Department of Psychiatry and Behavioral Sciences
Full Time Faculty
Jenna L. McCauley, Ph.D.
(843) 792-3922 phone
(843) 792-4817 fax
Dr. Jenna McCauley is currently an Instructor at the National Crime Victims Research and Treatment Center (NCVC). Dr. McCauley completed her undergraduate coursework in psychology in 2003 at the University of Georgia. In addition, she earned both her M.S. (2006) and Ph.D. (2008) in Clinical Psychology from the University of Georgia. Dr. McCauley completed a Pre-Doctoral Internship (2006-2007) and subsequent 2-year, NIMH-supported Post-Doctoral Fellowship (2008-2010) in Clinical Psychology at the Charleston Consortium Psychology Internship Program at MUSC, and joined the NCVC faculty in July, 2010. To date, Dr. McCauley’s program of research has focused broadly on the intersection of trauma and substance misuse and the application of web-based technology to disseminate empirically-based interventions in these domains. More specifically, Dr. McCauley is interested in the identification of sexual assault risk factors and biopsychosocial risk pathways amenable to change (like risky substance use), and the incorporation of this mechanistic research into the design and evaluation of sexual assault risk reduction intervention programs. To this end, Dr. McCauley currently has a Career Development Award Application (K23) under review by the National Institute on Alcohol Abuse and Alcoholism. Further, Dr. McCauley is actively involved as Co-Investigator in several on-going grant-funded projects, including web-based self-help platforms targeting adult victims of natural disaster (NIMH 1R34 MH 077149; PI: Ruggiero), prevention of HIV among adolescent minorities (SAMHSA 1U79SP015156; PI: Danielson), and adolescent victims of natural disasters and their parents (NIMH 1R01 MH 081056; PI: Ruggiero), as well as a pilot project examining the initial usability, feasibility, and utility of a web-based prescription opiate misuse intervention (NIDA; PI: Brady).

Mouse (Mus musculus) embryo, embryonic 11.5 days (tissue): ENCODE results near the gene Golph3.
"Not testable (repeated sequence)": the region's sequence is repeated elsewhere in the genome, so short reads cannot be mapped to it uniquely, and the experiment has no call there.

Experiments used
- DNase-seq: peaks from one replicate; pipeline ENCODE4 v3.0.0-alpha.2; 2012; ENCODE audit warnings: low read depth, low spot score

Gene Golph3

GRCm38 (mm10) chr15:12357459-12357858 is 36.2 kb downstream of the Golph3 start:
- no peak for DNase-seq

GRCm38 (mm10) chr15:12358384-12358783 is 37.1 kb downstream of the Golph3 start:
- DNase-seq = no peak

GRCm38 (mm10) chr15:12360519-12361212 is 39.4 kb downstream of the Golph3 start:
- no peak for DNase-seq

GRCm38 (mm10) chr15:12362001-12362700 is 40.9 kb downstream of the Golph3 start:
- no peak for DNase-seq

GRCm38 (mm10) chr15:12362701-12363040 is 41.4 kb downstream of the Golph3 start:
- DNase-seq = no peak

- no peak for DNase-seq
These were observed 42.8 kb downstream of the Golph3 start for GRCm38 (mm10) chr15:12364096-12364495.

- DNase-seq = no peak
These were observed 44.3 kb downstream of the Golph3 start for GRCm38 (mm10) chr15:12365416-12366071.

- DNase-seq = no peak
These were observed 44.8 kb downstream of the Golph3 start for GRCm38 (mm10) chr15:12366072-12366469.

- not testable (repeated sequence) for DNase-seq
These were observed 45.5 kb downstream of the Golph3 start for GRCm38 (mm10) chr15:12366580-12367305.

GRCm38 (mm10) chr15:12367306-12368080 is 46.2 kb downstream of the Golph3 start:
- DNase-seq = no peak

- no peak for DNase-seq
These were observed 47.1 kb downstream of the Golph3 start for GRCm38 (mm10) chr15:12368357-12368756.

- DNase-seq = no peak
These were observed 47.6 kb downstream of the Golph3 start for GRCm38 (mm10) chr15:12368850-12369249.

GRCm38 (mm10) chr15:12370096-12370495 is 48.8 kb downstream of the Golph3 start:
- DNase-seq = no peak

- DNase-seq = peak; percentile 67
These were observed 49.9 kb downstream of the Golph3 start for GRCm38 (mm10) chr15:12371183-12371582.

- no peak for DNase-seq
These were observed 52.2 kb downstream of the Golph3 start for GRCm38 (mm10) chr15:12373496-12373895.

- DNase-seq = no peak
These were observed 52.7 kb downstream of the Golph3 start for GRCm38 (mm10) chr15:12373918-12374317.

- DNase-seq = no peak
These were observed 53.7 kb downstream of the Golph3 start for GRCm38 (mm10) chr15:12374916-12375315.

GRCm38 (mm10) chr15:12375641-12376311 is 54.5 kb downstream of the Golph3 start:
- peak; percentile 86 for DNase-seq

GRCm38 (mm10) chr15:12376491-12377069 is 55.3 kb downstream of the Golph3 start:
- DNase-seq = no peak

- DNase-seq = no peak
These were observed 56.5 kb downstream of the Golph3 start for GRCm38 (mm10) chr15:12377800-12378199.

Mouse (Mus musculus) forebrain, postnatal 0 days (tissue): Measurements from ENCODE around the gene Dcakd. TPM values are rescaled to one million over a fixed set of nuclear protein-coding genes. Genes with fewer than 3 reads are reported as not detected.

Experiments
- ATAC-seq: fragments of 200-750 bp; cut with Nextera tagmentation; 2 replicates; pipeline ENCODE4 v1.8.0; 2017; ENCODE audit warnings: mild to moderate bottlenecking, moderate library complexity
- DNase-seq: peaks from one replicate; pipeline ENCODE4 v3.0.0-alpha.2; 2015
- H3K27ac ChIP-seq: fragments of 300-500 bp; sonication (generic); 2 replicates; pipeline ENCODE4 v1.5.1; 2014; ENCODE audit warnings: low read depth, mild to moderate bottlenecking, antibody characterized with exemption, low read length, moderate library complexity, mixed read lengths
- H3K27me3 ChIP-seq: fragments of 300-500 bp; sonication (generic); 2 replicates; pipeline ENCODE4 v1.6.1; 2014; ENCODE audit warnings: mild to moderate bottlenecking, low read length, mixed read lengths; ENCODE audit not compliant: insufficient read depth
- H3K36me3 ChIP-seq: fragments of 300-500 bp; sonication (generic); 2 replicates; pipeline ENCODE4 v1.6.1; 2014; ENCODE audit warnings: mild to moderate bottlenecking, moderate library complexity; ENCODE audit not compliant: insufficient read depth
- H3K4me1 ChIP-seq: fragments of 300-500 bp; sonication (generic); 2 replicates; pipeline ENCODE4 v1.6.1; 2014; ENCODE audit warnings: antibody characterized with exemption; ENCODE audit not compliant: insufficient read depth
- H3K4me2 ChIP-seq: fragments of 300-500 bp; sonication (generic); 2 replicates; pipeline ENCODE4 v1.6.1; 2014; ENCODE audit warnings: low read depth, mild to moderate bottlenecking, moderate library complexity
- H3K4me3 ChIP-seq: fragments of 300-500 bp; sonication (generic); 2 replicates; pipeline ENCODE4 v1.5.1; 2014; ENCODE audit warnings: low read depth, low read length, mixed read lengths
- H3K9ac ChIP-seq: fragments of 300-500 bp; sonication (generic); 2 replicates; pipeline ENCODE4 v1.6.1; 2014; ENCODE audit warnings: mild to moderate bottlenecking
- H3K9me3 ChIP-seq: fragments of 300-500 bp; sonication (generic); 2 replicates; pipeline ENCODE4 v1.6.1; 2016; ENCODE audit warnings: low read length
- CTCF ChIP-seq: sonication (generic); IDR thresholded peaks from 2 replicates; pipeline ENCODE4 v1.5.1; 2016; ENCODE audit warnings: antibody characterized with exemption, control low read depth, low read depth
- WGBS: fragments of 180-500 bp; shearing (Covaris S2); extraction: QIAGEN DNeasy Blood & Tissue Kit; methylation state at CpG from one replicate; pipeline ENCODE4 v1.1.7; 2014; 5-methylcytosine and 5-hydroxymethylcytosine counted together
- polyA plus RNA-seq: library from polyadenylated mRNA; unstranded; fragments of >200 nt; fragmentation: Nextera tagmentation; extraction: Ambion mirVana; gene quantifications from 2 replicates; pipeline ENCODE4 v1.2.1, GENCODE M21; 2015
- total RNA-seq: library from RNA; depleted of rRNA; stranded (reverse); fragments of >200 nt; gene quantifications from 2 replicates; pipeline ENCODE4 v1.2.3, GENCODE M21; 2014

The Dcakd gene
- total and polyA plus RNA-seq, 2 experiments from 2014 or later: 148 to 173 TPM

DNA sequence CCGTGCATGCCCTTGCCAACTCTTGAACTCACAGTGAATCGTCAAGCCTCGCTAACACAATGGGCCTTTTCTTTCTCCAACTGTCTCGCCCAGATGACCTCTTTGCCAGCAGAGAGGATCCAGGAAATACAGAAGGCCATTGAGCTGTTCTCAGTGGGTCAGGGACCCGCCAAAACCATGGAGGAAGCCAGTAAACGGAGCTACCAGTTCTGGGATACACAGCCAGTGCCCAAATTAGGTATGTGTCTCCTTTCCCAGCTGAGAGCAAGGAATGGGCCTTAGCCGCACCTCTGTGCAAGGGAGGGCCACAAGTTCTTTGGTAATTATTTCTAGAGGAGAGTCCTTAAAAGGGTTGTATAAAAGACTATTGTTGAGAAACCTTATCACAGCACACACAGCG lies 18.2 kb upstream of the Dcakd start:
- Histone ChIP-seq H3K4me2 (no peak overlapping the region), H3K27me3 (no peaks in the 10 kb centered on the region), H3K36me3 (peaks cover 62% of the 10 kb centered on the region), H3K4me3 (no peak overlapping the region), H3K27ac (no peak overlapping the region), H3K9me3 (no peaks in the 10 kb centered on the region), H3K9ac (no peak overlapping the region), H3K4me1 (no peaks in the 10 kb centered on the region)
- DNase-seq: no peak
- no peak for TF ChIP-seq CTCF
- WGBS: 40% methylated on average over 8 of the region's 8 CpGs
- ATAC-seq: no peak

Clinical and/or Research Expertise
Traumatic Stress, Substance Abse, Web-Based Intervention, Interpersonal Violence